Press Release
March 7, 2023

Pia lauds international marathoner Julie Uychiat: 'keep breaking down barriers'
Co-sponsorship speech of Senator Pia S. Cayetano on the resolution commending World Marathon Challenge finisher Julie Uychiat

Thank you, Mr. President. Before I proceed, I'd like the people watching us to know that the Majority Floor Leader and the Senate President are very humble. The Majority Floor Leader is, well in the circle of basketball, a very well accomplished member of UST and the Philippine National Youth Team. And our Senate President is a world-champion in Arnis. And on that note, they are very supportive of women in sports and women in politics.

Mr. President, dear colleagues, I rise to co-sponsor Senate Resolution No. 471, which considers Senate Resolution No. 522 that I filed, congratulating and commeding Filipino International Marathon Runner, Julie Uychiat, who just finished the 2023 World Marathon Challenge. I will not repeat everything that the Majority Floor Leader has already said. But I will give you the inside story that I have gathered while chatting with Julie. I think she won't mind.

So to emphasize, as the Majority Floor Leader has already pointed out, the World Marathon Challenge is seven marathons in seven days, okay? To be clear, if you read most marathon books, they would recommend that you only do one marathon a year. And then, if you wanna push it and you're experienced, okay, maybe you can do two, but space it out really well, have a good break, maybe six months apart, and so on and so forth.

Not in any way to compare myself with the feat that our World Marathon Champion here has done. But I need you to put this into context, okay? So, as you all know, the Senate President is sending me to another IPU conference in Bahrain. And every October, that conference is held in Geneva. So what I would do in my earlier years in the Senate is I would look for a marathon in Europe because I was already there. And because of that, I ended up doing the Amsterdam marathon. I've done about ten marathons. Anyway, I've done Rome, Sweden, I am trying to recall the other ones.

But the point of my story is, in two weeks, I went to New York, two weeks in a row, and after the marathon in Europe, I did the New York marathon. And that was a two-week break. And at the time, my doctor was not happy at all. My sports medicine doctor was like: 'Why do you do this? It's not correct that you do this.' Guys, I had two weeks of rest. Julie had barely 24 hours of rest every day for the next seven days. That's the point I'm trying to emphasize.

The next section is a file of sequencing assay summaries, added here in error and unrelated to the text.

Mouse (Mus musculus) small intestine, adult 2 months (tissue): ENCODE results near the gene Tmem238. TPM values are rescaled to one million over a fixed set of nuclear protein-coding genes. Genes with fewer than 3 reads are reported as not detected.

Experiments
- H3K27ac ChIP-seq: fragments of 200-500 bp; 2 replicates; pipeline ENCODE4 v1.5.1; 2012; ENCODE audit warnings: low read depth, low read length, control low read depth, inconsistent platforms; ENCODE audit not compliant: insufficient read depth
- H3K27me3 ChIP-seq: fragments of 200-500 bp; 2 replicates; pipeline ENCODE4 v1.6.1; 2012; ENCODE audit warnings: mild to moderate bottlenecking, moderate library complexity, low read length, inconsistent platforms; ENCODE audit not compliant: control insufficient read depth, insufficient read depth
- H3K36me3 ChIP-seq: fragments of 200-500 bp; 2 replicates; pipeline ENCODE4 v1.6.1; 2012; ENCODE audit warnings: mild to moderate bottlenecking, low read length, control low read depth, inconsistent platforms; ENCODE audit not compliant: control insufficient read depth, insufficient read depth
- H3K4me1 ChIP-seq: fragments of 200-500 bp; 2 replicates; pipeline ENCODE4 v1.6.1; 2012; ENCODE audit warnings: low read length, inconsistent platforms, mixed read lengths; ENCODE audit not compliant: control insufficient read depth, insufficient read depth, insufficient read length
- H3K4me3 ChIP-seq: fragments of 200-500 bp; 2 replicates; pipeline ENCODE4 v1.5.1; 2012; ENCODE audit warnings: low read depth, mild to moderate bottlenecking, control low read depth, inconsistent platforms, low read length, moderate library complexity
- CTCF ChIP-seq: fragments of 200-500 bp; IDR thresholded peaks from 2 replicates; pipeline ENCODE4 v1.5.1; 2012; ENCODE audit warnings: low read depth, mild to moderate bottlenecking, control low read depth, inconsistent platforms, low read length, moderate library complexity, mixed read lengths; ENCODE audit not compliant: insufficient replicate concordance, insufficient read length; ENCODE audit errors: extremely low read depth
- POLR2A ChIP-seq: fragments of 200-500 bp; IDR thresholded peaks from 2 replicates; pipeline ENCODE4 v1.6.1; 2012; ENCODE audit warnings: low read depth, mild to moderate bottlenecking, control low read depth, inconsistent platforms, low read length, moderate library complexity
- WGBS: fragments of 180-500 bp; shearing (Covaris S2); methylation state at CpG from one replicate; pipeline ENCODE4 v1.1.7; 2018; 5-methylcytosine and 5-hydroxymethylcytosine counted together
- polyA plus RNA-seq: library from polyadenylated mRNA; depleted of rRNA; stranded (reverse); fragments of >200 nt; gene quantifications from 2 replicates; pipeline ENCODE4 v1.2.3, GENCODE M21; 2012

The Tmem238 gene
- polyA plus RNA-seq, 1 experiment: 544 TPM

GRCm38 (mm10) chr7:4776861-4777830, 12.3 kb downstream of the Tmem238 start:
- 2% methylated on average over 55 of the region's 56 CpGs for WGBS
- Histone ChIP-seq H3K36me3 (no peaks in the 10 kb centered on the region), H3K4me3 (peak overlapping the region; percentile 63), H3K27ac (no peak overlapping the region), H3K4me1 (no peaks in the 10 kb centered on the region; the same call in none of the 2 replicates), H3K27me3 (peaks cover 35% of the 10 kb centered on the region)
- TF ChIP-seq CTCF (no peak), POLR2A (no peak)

It was already shocking for my sports medicine doctor to comprehend that I would do another marathon in two weeks. And yet here's Julie, who did one every day. And my question to her was, is there a special recovery tip? And I know the Senate President is listening intently, because a lot of us are athletes here. And you know what she said? It's really training for what you are about to do. So it's training that way. There is no secret.

We are also told, though, and I am a believer of good recovery, so you have to learn how to really take care of your body, take care of your body, that's very important.

So, to go back to some stories and to show the kind of fortitude this person has, she told me, and I'll share it, Julie, that during one of the races, Madrid in particular, she fell and got a bad wound. But imagine that she had to run in less than 24 hours again. So instead of having it stitched, which was the recommendation of the doctor, she said I'd rather sleep and eat than have you keep me up and stitched up. So those are the sacrifices that she had to make. And in a way, you know your body well. You felt that you needed the rest more than anything else.